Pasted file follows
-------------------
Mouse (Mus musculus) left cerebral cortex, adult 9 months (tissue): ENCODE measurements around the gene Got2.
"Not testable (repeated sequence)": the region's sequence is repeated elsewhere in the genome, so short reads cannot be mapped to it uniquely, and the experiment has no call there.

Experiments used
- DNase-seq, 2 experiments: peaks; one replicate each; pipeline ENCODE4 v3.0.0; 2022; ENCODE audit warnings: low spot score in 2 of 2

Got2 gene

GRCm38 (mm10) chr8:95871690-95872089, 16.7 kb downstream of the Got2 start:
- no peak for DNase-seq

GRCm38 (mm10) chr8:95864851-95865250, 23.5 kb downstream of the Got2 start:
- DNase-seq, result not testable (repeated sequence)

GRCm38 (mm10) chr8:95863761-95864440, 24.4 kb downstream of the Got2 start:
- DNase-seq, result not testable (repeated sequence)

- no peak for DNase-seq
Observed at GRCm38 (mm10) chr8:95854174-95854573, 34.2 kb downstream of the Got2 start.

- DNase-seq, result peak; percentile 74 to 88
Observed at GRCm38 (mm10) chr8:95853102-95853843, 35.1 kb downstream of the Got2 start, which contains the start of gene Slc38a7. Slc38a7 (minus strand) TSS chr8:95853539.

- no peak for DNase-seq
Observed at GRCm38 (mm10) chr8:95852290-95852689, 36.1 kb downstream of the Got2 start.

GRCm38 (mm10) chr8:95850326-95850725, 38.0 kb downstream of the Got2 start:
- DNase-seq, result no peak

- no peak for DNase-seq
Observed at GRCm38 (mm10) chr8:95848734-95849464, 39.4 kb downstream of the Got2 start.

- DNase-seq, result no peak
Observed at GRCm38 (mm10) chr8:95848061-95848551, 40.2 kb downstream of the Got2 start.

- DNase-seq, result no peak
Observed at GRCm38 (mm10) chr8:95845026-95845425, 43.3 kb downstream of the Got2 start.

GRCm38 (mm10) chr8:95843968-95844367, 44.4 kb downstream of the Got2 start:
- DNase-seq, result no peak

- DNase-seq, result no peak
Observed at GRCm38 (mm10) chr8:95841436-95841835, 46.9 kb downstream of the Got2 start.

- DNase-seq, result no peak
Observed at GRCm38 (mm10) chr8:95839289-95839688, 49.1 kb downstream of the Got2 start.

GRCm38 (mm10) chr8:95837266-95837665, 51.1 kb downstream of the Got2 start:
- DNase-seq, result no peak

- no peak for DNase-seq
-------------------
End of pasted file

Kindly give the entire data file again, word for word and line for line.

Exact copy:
Mouse (Mus musculus) left cerebral cortex, adult 9 months (tissue): ENCODE measurements around the gene Got2.
"Not testable (repeated sequence)": the region's sequence is repeated elsewhere in the genome, so short reads cannot be mapped to it uniquely, and the experiment has no call there.

Experiments used
- DNase-seq, 2 experiments: peaks; one replicate each; pipeline ENCODE4 v3.0.0; 2022; ENCODE audit warnings: low spot score in 2 of 2

Got2 gene

GRCm38 (mm10) chr8:95871690-95872089, 16.7 kb downstream of the Got2 start:
- no peak for DNase-seq

GRCm38 (mm10) chr8:95864851-95865250, 23.5 kb downstream of the Got2 start:
- DNase-seq, result not testable (repeated sequence)

GRCm38 (mm10) chr8:95863761-95864440, 24.4 kb downstream of the Got2 start:
- DNase-seq, result not testable (repeated sequence)

- no peak for DNase-seq
Observed at GRCm38 (mm10) chr8:95854174-95854573, 34.2 kb downstream of the Got2 start.

- DNase-seq, result peak; percentile 74 to 88
Observed at GRCm38 (mm10) chr8:95853102-95853843, 35.1 kb downstream of the Got2 start, which contains the start of gene Slc38a7. Slc38a7 (minus strand) TSS chr8:95853539.

- no peak for DNase-seq
Observed at GRCm38 (mm10) chr8:95852290-95852689, 36.1 kb downstream of the Got2 start.

GRCm38 (mm10) chr8:95850326-95850725, 38.0 kb downstream of the Got2 start:
- DNase-seq, result no peak

- no peak for DNase-seq
Observed at GRCm38 (mm10) chr8:95848734-95849464, 39.4 kb downstream of the Got2 start.

- DNase-seq, result no peak
Observed at GRCm38 (mm10) chr8:95848061-95848551, 40.2 kb downstream of the Got2 start.

- DNase-seq, result no peak
Observed at GRCm38 (mm10) chr8:95845026-95845425, 43.3 kb downstream of the Got2 start.

GRCm38 (mm10) chr8:95843968-95844367, 44.4 kb downstream of the Got2 start:
- DNase-seq, result no peak

- DNase-seq, result no peak
Observed at GRCm38 (mm10) chr8:95841436-95841835, 46.9 kb downstream of the Got2 start.

- DNase-seq, result no peak
Observed at GRCm38 (mm10) chr8:95839289-95839688, 49.1 kb downstream of the Got2 start.

GRCm38 (mm10) chr8:95837266-95837665, 51.1 kb downstream of the Got2 start:
- DNase-seq, result no peak

- no peak for DNase-seq